On the eve of the 2013 legislative session, the forces are lining up and I think we are about to have a pretty good idea about what’s going to happen in the Mississippi Legislature.
Tate Reeves spoke today at the Stennis Press luncheon. Reporters covering the Capitol were there (both of them) along with 80 or so from the government and business sectors. Reeves underlined one thing at the event. Namely, he now supported charter schools wherever there was public sentiment for them. In other words, charter schools should be able to locate wherever they are wanted by the people and that legislation shouldn’t arbitrarily restrict where that should be.
Thirty minutes after Reeves finished up, a group of business leaders, headed by local Jackson entrepreneur Joel Bomgar, had a Capitol press ceremony where they unveiled the largest statewide survey on the sentiment of charter schools done to date. Better Education for Mississippi (Be4Miss for short), has an impressive group of business leaders statewide backing the effort.
The survey, done by Target Point, surveyed over 2,000 households statewide. Here’s some of what they found.
When asked “Charter Schools are public schools that can be created to meet educational needs in unique ways. Charter schools cannot charge tuition and the public funding follows the child to the school. Charter schools would be required to take the same assessment tests and meet accountability standards of traditional public schools. Knowing this information, do you support the creation of charter schools in Mississippi?”
Strongly support – 40%
Somewhat support – 30%
Somewhat oppose – 9%
Strongly oppose – 16%
Don’t know – 6%
Those are big numbers. The breakdowns were even more encouraging. 84% of 18-24 year olds support charter schools. 64% of those 65+ support them. 68% of African Americans surveyed support charters against 27% opposed. Politically, Republicans (74%), Democrats (63%) and Independents (71%) all supporting charter schools.
In their letter summarizing the findings (below), interestingly, they picked up on the same theme as Reeves did today – “We believe this legislation should enable the creation of charter schools any place where Mississippi families demand them.” I think you’ll be hearing that again and again in the coming days.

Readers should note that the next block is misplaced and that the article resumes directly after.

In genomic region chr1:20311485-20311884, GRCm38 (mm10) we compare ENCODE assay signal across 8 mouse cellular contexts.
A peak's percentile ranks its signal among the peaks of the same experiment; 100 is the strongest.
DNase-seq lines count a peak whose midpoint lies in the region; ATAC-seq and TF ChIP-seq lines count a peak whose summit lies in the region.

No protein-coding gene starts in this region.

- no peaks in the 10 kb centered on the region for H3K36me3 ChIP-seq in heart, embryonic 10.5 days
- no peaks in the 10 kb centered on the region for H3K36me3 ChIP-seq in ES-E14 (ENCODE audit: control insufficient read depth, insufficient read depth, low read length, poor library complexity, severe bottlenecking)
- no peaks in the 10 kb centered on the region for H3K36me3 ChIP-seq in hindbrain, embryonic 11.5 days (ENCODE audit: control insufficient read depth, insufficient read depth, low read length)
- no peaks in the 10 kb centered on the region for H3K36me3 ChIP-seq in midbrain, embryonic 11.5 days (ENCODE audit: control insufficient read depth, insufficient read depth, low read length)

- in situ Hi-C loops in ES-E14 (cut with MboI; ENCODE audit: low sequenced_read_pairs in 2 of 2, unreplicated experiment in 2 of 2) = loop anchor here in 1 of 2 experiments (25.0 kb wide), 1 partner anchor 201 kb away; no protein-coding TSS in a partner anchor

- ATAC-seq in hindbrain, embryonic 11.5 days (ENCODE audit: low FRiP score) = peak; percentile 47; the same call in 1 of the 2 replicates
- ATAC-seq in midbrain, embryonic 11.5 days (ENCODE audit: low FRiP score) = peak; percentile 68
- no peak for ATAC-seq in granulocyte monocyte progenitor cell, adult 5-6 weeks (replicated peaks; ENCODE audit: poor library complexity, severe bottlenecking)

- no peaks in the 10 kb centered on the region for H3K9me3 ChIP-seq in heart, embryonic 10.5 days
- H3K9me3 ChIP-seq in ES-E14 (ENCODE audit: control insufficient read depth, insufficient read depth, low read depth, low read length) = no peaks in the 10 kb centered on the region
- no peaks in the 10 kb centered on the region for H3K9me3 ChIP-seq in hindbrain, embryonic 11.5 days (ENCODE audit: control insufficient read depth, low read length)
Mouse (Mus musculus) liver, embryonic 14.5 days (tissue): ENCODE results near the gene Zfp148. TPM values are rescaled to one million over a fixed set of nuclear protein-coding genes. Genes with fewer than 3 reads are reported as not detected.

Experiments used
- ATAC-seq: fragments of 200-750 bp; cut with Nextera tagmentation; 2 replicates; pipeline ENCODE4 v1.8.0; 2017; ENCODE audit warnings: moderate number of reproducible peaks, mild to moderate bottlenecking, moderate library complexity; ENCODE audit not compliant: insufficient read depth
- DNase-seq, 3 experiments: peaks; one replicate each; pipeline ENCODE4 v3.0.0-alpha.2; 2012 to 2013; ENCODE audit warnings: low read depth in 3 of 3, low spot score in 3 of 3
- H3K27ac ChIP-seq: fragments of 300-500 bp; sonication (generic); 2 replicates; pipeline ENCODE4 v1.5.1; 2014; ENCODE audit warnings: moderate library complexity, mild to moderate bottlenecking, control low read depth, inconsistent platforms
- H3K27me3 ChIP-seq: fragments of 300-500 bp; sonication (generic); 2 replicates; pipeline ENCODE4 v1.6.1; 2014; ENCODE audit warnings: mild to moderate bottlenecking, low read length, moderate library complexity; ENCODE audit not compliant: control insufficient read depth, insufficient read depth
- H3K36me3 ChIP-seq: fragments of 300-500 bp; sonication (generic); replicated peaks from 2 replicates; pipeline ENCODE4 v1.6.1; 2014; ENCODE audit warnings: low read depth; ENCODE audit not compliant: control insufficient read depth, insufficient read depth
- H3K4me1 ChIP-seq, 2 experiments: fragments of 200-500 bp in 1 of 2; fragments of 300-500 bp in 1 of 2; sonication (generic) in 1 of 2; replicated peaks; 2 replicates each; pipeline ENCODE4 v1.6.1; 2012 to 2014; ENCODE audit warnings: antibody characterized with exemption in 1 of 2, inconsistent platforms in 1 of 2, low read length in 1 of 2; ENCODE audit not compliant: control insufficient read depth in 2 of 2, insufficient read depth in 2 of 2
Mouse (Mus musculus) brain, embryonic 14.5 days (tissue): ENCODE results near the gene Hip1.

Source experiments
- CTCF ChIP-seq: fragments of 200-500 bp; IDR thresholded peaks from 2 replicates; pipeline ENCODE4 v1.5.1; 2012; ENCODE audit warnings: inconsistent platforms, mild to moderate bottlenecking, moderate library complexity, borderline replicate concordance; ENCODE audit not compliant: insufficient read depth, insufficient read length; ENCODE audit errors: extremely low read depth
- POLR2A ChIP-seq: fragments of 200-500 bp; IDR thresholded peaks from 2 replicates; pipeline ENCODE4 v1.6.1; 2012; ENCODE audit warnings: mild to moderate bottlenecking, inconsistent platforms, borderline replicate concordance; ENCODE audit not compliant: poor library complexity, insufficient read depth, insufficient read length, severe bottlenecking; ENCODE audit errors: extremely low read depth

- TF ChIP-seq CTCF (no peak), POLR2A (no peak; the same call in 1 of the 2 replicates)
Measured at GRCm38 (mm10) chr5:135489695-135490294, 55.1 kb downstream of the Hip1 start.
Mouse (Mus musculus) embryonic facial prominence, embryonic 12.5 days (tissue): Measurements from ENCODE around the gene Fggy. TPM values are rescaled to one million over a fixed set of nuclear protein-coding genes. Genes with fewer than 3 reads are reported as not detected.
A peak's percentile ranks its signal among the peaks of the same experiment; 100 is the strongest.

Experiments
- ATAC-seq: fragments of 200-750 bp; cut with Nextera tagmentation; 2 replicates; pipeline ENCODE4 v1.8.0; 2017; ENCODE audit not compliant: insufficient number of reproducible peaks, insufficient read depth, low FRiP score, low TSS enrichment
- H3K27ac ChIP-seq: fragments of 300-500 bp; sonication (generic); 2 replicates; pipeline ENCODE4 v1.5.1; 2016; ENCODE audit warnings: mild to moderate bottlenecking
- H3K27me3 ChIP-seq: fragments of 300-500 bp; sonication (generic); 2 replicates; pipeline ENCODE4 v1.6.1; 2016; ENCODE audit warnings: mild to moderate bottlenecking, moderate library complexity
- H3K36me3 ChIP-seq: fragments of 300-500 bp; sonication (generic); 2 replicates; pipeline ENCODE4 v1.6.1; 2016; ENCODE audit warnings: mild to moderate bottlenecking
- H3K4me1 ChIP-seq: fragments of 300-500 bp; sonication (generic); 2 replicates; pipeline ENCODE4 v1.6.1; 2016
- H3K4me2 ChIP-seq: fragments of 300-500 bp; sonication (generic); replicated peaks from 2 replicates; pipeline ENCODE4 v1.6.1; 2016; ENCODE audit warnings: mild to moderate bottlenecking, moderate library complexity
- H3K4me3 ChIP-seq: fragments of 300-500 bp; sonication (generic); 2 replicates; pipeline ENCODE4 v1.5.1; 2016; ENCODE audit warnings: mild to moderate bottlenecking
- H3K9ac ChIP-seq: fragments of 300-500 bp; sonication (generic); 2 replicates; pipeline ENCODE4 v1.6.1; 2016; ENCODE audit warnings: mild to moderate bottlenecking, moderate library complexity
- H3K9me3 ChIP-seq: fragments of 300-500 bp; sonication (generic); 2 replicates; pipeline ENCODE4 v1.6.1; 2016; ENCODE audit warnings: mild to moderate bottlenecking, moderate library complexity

So, it’s pretty safe to say that the political sentiment is there statewide to make this happen. I think the Parents for Public Schools crowd will be scrambling to craft polling of their own in the next week or so trying to show that the deck is not as stacked against them publicly as it is.
As I wrote back in November, Republicans will have the votes to do what they want to. However, I will offer the same advice to Be4Miss business leaders as I did to legislative leaders – Reach out into the black community. If 68% of African Americans support charter schools (and I believe they do), get black business and community leaders on board publicly. Make them both a visible and real part of this debate and use this moment to help break down the political barriers that tend to exist in Mississippi along largely racial lines.
One of my favorite parables is the story of two bulls, and nowhere is it more appropriate than politics. There are two bulls on the top of a hill overlooking a valley of cows. The younger bull says, “Let’s run down and make with one of them cows”. The older bull looks at him and says, “Let’s walk down and make with them all.”
If Bryant, Reeves and Gunn and those that support them will play a little longball, they can have a result that goes far past a short term political win on charter schools.